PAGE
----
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Nov 19, 2019 | Christlike Parenting

Developing a Stronger Relationship of Trust with Your Kids

The depth of the love of parents for their children cannot be measured. It is like no other relationship. It exceeds concern for life itself. The love of a parent for a child is continuous and transcends heartbreak and disappointment. --James E. Faust

By Spencer Loyd

I have been working with youth and their parents for over ten years; in that time, I’ve often heard parents express concerns about the lack of trust their children have in them and their desire for a stronger relationship. This is a valid concern. As James E. Faust said, “Being a father or a mother is not only a great challenge, it is a divine calling. It is an effort requiring consecration. President David O. McKay stated that being parents is ‘the greatest trust that has been given to human beings.’”

Sometimes, the concerns are minimal and dissipate with consistent efforts toward building trust. Other times though, the concerns are legitimate and need to be addressed in order to build deeper trust with children. 

Below are three helpful tips for parents who have children who struggle with trusting them, or parents who want to build a closer bond between themselves and their children.

Be the person you want them to be. It’s easy to fall into the parenting trap of “do what I say, not as I do.” However, psychologists at Harvard’s Graduate School of Education explain, “Children learn ethical values and behaviors by watching our actions and the actions of other adults they respect. Children will listen to our teaching when we walk the talk” (Raising Caring Children). So we may want to adopt the saying “do as I do” in order to help our children see we are worth trusting, and it would be great if they turned out like us.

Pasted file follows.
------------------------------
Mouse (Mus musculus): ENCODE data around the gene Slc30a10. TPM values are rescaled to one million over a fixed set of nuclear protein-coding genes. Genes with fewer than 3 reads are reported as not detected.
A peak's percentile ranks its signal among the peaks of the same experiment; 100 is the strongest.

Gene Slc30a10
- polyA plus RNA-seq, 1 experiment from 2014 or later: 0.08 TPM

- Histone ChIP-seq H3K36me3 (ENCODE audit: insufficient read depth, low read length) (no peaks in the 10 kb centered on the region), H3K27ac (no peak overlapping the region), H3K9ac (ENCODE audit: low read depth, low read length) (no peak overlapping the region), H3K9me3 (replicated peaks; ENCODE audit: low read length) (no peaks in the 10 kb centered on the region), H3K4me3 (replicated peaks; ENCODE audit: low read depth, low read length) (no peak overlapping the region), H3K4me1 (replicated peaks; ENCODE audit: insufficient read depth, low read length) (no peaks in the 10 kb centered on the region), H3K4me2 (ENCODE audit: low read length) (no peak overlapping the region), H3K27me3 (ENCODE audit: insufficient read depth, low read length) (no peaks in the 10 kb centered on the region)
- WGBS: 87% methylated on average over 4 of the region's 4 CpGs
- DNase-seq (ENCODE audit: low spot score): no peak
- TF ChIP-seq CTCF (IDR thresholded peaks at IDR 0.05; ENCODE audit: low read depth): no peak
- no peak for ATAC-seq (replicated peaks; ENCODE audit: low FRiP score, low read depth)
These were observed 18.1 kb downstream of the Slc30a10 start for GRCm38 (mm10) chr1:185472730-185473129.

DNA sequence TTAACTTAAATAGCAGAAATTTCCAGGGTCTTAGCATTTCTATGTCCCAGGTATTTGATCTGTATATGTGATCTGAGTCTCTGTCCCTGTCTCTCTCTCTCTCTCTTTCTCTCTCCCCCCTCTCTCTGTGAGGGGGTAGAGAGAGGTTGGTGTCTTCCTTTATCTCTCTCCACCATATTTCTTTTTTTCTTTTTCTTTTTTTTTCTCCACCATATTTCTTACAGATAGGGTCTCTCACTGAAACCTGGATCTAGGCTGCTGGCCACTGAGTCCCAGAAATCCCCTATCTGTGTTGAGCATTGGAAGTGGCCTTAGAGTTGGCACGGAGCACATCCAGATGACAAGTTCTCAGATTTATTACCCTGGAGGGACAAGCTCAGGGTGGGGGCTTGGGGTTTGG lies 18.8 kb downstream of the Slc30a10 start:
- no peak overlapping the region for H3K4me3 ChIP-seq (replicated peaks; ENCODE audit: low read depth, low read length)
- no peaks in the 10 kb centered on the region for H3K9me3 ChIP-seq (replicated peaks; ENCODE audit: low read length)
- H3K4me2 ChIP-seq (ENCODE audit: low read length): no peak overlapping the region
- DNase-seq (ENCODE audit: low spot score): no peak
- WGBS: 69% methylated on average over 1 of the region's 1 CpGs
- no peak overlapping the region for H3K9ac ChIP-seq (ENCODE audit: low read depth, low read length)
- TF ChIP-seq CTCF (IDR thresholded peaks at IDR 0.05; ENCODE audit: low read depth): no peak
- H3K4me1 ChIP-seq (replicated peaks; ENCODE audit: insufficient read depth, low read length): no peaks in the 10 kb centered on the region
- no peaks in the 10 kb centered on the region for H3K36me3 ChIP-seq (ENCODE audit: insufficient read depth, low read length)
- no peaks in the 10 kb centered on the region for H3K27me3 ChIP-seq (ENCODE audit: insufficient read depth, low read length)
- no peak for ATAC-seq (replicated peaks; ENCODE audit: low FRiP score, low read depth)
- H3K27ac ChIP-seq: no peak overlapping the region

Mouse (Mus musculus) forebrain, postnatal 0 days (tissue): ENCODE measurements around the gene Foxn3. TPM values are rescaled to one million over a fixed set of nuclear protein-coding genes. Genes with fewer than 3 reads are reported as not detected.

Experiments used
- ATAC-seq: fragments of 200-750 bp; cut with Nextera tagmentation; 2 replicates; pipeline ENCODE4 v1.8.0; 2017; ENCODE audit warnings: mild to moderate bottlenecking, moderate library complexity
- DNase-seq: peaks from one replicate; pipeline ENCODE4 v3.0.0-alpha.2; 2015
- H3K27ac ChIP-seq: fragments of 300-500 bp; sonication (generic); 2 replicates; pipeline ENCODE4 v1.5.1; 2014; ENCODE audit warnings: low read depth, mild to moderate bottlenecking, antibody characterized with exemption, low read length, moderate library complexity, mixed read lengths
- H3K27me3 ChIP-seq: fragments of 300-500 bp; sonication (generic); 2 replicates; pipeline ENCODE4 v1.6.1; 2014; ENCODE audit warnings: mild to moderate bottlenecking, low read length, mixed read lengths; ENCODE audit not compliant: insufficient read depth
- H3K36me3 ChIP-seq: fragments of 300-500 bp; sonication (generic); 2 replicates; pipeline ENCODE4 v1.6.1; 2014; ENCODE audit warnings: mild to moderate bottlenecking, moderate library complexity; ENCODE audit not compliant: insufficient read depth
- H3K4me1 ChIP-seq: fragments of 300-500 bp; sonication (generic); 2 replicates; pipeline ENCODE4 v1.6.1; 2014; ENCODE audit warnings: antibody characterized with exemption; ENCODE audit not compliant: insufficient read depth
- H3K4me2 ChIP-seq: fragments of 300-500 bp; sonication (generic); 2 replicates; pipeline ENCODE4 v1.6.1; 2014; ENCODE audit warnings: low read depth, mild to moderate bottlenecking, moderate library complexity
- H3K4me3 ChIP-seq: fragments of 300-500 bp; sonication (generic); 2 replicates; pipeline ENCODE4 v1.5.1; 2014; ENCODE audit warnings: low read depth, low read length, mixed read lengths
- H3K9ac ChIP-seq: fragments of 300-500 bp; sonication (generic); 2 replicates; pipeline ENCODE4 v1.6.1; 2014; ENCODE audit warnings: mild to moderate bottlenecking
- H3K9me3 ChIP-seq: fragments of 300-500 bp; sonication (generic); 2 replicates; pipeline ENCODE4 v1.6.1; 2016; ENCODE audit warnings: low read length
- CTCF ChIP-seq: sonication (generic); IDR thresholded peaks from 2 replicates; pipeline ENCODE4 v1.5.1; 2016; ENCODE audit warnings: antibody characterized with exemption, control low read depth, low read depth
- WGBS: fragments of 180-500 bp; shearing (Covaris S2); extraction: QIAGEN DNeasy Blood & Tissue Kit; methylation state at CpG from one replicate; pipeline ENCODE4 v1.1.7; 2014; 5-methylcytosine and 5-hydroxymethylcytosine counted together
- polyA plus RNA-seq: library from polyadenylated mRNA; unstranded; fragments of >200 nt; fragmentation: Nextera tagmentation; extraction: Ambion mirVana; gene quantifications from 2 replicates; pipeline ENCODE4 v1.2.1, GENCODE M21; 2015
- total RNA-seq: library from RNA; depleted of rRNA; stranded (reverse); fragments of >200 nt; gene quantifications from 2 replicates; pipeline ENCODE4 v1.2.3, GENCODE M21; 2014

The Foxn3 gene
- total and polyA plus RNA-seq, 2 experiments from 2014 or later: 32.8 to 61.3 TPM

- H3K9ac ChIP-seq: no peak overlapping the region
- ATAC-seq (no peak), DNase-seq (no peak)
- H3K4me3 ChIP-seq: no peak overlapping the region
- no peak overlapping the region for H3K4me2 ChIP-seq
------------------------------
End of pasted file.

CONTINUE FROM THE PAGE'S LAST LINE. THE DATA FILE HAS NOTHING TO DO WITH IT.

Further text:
Parents can show their kids how this is done by modeling behaviors, especially when using technology. For instance, putting your phone away during dinner shows your kids that you value them and family time, and it’s important to take a break from screens periodically. 

Respond to your children with compassion instead of reacting. When situations catch us off guard, it can be almost natural to react poorly. However, a negative reaction, such as yelling when a child accidentally breaks a glass, can often have an adverse and sometimes lasting impact on children. If a parent instead responds with compassion, a child is more likely to listen and learn from those situations. The Dalai Lama said, “Love and compassion are necessities, not luxuries. Without them humanity cannot survive” (Mtsho and Cutler, 2009). Responding compassionately is harder than it sounds, but seeing your child understand a concept instead of fearing you is well worth the effort. 

For example, if you find your child has been looking at pornography, instead of yelling and screaming something along the lines of “I thought we taught you better,” wait until you are calm and approach them with love. Think about saying the following, “I understand lots of people look at pornography; this is why I think/believe you shouldn’t” (For more tips on how to approach this subject, check out How to Talk to Your Kids about Pornography.) 

Listen to your child, then let them find solutions to their problems. Parents want their children to succeed, so they will help them in any way they can. However, children generally learn more if they find their own solutions to their problems, instead of their parents giving them the answers. Psychologist Steven Stosny teaches, “As much as possible, let solutions to their problems come from the children. (As they mature, your job is to give fewer answers and ask more questions that lead them to solutions)” (2011).